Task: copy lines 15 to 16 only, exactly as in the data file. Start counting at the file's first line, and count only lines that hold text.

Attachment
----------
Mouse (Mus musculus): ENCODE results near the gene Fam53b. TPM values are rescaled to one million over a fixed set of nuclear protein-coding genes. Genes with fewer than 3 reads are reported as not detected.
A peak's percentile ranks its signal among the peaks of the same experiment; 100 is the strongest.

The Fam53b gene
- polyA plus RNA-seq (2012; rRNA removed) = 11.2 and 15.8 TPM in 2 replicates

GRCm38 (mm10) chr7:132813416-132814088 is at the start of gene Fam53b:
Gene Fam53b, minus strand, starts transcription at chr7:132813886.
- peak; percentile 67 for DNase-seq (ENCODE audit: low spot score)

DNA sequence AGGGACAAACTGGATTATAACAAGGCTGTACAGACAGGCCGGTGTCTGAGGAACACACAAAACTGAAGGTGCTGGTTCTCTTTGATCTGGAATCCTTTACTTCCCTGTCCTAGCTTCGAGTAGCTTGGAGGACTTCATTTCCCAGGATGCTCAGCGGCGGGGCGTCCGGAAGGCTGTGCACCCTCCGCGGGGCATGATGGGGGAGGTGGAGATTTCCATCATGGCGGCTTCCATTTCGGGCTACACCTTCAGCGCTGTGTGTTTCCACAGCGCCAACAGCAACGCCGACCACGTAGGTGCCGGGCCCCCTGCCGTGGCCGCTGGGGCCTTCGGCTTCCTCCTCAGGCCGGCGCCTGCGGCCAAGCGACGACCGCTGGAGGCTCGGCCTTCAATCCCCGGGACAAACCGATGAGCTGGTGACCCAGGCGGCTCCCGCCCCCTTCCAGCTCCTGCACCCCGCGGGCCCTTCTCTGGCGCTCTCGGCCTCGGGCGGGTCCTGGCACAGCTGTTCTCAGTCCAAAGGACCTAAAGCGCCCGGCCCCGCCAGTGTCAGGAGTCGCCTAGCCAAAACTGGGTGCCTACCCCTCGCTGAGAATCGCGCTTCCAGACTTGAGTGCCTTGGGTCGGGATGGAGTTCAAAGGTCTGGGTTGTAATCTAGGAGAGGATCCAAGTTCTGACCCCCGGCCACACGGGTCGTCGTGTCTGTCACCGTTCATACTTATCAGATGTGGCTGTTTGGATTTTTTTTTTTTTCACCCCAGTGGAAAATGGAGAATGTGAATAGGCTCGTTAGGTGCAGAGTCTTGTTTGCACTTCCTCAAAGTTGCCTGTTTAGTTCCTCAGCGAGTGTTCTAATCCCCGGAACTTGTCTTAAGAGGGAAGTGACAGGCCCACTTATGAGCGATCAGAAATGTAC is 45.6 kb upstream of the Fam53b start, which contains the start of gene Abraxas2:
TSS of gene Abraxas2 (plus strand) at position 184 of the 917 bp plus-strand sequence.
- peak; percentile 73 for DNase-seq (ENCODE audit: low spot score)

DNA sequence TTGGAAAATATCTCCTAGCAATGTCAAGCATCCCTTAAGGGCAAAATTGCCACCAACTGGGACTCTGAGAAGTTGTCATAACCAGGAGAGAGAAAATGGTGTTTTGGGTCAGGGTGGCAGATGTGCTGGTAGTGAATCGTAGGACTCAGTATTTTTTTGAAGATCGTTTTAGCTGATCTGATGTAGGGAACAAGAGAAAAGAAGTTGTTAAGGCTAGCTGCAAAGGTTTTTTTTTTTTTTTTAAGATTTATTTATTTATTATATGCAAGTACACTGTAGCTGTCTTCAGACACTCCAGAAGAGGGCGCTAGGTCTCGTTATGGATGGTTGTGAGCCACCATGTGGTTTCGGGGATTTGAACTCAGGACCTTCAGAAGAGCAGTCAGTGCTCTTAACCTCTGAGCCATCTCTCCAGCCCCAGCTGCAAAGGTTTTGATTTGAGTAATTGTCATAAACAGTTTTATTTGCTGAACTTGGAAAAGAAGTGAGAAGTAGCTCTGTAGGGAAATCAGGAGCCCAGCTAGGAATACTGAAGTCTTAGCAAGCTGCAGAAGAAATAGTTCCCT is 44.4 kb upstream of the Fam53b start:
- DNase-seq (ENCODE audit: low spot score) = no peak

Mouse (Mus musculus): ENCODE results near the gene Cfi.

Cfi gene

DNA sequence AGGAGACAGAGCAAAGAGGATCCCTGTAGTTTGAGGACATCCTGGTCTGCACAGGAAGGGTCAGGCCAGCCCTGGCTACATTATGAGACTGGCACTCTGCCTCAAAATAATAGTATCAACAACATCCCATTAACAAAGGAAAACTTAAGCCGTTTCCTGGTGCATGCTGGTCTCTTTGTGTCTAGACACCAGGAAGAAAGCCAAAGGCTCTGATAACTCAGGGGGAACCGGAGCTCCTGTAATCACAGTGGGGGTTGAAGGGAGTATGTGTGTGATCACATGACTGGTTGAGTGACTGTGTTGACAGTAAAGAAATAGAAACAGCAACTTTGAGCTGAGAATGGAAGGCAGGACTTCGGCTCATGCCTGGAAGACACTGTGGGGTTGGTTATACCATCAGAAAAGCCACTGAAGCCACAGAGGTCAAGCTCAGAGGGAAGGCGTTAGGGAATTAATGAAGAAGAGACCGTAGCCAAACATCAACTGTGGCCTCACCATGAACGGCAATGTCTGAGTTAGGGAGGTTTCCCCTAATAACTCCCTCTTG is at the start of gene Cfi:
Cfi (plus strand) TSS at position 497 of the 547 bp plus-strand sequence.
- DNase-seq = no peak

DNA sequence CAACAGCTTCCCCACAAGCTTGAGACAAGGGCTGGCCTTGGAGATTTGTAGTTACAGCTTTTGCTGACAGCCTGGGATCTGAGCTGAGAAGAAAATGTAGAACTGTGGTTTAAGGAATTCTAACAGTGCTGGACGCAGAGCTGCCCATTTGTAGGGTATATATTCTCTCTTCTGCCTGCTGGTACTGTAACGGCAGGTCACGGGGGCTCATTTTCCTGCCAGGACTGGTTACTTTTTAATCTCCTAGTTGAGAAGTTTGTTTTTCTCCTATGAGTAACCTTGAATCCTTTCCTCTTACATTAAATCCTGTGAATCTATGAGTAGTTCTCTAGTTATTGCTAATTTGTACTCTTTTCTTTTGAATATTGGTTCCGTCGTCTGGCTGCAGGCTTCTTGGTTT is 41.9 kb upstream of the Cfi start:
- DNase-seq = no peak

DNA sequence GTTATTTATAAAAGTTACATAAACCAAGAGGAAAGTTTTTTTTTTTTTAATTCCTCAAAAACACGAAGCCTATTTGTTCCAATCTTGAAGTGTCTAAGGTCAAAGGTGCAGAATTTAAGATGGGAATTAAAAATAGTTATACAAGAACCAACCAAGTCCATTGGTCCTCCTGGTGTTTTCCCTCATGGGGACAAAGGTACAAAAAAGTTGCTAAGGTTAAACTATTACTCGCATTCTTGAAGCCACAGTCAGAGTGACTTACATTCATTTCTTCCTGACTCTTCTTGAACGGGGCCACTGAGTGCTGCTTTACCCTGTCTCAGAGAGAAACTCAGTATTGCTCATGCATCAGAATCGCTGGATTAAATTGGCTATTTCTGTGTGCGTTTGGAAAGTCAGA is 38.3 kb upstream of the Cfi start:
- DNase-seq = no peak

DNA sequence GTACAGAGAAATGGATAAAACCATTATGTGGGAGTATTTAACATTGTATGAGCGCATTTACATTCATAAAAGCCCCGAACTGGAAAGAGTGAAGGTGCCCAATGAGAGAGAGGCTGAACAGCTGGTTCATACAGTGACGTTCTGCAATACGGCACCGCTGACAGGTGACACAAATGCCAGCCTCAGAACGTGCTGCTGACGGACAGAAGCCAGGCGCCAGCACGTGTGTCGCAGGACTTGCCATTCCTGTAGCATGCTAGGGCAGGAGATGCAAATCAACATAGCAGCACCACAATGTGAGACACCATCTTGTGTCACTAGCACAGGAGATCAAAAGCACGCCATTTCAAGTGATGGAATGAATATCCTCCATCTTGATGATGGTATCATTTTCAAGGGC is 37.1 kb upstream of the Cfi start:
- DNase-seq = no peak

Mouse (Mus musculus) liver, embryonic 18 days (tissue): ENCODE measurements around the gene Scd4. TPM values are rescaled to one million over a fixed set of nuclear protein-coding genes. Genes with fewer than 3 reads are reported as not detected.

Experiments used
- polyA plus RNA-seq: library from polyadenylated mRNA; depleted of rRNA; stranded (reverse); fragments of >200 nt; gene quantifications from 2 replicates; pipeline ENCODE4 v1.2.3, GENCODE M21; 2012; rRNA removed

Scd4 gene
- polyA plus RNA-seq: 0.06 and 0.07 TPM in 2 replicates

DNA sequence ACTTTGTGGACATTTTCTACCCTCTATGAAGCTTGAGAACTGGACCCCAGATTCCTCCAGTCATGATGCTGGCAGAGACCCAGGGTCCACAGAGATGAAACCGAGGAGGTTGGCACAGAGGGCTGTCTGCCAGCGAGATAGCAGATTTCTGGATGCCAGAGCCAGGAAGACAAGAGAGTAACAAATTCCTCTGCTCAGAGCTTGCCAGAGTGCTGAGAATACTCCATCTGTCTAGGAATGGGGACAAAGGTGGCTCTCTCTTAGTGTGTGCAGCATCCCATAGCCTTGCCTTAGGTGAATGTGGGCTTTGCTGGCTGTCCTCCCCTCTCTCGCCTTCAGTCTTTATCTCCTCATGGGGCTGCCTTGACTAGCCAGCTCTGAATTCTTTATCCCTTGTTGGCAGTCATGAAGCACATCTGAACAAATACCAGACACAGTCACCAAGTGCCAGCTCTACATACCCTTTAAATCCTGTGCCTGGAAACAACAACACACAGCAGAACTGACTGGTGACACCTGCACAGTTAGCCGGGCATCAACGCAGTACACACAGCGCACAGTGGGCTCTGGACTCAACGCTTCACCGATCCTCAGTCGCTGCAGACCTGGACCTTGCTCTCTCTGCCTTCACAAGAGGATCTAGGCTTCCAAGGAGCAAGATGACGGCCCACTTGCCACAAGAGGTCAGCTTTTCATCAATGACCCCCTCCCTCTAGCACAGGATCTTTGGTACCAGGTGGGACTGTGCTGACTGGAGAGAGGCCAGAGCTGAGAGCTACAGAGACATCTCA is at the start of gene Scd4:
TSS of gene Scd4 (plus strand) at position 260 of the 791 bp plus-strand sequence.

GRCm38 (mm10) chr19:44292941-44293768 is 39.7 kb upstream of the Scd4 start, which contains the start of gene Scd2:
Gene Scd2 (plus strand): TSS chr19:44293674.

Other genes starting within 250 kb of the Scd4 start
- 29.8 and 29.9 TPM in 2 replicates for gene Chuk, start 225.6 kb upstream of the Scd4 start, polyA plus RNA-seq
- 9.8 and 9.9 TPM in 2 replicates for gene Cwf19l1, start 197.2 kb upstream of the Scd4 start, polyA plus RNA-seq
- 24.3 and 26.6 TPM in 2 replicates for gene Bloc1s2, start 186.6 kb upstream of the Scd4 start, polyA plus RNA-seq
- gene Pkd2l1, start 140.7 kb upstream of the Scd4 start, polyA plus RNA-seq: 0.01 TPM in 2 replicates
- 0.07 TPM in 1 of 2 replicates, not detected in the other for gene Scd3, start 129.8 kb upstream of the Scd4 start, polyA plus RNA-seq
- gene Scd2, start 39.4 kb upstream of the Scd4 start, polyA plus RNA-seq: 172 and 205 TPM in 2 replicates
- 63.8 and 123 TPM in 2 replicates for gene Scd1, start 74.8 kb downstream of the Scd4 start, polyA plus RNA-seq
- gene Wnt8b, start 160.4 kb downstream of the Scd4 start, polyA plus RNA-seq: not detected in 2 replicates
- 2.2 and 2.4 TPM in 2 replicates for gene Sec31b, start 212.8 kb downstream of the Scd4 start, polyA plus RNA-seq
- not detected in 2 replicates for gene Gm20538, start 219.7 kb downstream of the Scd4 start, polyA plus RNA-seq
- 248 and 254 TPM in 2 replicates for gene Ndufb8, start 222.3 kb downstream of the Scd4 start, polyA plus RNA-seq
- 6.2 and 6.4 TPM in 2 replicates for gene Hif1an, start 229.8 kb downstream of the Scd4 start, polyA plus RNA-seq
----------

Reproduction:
DNA sequence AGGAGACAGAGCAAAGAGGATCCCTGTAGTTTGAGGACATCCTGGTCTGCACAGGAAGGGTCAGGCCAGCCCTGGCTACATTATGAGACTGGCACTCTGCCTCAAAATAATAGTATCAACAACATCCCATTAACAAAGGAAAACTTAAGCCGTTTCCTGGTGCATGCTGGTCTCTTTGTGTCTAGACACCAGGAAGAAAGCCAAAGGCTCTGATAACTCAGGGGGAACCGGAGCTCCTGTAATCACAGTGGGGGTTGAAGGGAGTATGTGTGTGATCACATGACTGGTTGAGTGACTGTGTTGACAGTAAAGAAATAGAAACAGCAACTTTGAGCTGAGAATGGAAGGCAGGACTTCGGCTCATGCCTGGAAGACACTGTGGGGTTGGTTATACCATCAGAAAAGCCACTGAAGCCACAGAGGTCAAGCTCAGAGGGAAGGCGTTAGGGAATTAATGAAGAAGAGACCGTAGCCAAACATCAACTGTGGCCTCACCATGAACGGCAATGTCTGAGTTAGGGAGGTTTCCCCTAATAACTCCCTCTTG is at the start of gene Cfi:
Cfi (plus strand) TSS at position 497 of the 547 bp plus-strand sequence.